The GSB Prospection geophysics team of Jimmy Adcock and Finn Pope Carter, have now finished in Parkinson’s Park, and we are delighted with the results – so far. We were most concerned that they would come back empty-handed and tell us there was nothing; but in the event they were more than impressed themselves at the wealth of interest the park has.
There is very strong evidence of medieval (possible fourteenth century or earlier) farming in the form of curved lynchets (banks) with ridge and furrows. The oldest lynchets are the ones down Clapper Brow which can still be clearly seen in a regular pattern of terracing. There is also evidence of farming methods from around the seventeenth century with narrower ridge and furrows, nearer to the green bench, indicating ‘mechanised’ (oxen or horse) ploughing. At the bottom of the hill near the building fence is narrow ridge and furrow indicating nineteenth or twentieth century ploughing.
Bringing things right up to date, a black patch shows the position of the Parkinson annual bonfire. We also asked the team if they could try and locate both the line of the old wall at the Sheepfold, and the little building near the top copse that shows up on some maps
In a neighbouring field, there is some evidence of the Kelcliffe tannery and, maybe, the evidence for a prehistoric enclosure – but in true Time Team style, we await more research on that, before getting excited.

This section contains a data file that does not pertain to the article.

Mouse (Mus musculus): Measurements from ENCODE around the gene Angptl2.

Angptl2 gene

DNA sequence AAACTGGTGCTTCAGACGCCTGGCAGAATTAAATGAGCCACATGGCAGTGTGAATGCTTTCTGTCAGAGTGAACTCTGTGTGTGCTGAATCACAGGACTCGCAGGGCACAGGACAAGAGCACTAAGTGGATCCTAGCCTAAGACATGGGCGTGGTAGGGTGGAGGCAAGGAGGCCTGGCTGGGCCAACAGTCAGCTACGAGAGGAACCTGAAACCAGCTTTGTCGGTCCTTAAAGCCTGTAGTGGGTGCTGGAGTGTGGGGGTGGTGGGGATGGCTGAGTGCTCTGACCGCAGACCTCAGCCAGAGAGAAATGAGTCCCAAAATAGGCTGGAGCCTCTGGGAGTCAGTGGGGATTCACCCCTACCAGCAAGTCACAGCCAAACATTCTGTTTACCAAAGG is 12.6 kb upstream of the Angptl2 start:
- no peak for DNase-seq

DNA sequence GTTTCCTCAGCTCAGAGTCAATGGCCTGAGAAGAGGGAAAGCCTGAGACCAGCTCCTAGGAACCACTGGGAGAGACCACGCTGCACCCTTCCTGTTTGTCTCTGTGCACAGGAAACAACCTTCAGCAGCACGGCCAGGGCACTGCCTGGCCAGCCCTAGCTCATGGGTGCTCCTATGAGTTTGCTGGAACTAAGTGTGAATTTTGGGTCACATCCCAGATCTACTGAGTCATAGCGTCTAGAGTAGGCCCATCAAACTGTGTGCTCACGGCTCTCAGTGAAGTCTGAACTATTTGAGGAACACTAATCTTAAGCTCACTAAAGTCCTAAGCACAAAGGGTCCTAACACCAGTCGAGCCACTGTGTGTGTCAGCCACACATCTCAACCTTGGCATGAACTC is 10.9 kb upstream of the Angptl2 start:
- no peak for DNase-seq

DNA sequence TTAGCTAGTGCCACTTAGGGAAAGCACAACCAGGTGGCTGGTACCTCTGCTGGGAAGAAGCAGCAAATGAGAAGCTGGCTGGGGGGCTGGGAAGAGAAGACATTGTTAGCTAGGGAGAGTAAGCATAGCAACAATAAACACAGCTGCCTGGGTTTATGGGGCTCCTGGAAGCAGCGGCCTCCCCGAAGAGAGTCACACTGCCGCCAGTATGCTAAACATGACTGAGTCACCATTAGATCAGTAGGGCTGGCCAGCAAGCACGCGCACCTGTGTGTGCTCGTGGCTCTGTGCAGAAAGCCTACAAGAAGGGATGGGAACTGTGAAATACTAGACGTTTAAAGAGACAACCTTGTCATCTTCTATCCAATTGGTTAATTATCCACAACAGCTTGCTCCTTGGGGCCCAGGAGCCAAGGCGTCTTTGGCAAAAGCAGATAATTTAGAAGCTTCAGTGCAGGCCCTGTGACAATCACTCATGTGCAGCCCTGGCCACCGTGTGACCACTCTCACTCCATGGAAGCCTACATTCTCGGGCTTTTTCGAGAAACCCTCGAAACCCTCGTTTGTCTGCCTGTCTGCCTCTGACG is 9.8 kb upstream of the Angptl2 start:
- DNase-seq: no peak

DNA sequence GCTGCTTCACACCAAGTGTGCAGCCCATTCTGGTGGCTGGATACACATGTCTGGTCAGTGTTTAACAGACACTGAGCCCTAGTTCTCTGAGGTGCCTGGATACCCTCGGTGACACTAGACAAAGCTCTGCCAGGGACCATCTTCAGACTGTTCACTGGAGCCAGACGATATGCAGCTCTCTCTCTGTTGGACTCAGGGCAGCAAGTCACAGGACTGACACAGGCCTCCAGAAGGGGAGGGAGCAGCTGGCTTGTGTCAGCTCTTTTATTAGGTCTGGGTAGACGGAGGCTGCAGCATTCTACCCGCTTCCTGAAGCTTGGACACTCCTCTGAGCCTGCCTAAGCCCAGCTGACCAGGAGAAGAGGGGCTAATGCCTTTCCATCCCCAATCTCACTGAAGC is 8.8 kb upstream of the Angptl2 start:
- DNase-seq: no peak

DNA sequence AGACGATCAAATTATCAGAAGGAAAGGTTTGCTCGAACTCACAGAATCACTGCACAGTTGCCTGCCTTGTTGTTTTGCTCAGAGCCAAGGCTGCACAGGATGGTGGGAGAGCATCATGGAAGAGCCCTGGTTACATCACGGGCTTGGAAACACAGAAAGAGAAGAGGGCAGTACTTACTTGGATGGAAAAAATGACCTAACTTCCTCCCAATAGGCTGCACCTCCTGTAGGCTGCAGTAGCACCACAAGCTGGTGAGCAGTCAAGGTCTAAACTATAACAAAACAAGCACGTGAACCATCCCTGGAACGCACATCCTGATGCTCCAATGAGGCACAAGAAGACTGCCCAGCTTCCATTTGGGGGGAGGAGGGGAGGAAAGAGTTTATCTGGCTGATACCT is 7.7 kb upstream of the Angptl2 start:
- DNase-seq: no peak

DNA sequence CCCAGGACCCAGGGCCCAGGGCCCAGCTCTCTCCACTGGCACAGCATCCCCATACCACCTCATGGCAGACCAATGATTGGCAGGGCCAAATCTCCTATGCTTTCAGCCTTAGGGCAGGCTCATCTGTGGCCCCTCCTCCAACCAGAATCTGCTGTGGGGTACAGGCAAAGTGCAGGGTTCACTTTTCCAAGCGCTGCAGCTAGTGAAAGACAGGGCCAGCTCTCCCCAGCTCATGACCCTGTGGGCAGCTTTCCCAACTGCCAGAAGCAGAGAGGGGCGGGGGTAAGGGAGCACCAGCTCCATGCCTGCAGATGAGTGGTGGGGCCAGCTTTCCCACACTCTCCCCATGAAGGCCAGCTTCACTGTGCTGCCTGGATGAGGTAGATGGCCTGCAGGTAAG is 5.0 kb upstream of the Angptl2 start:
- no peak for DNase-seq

The geophysicisists did three rounds of surveying, one with an ordinary magnetometer, a topographic survey, and a survey with an experimental cart magnetometer, which gives more detail. The next stage is for an archaeology team to study the maps and put it together with any historical evidence: Barbara Winfield has been working hard on that, and had a theory that the Park was part of the Great West Field – looks as if she was right. We then decide if it is worth doing any test pit digs.
Our thanks to the Heritage Lottery Fund, and the All Our Stories project for making this possible. Very little, if anything is written of this in Guiseley history books. Our plan is to turn the information on the everyday people story of the Park into a booklet, information boards and trails around the area. We hope to be able to then tie this into the work being done on the Chevin and Rombolds and Bingley moor.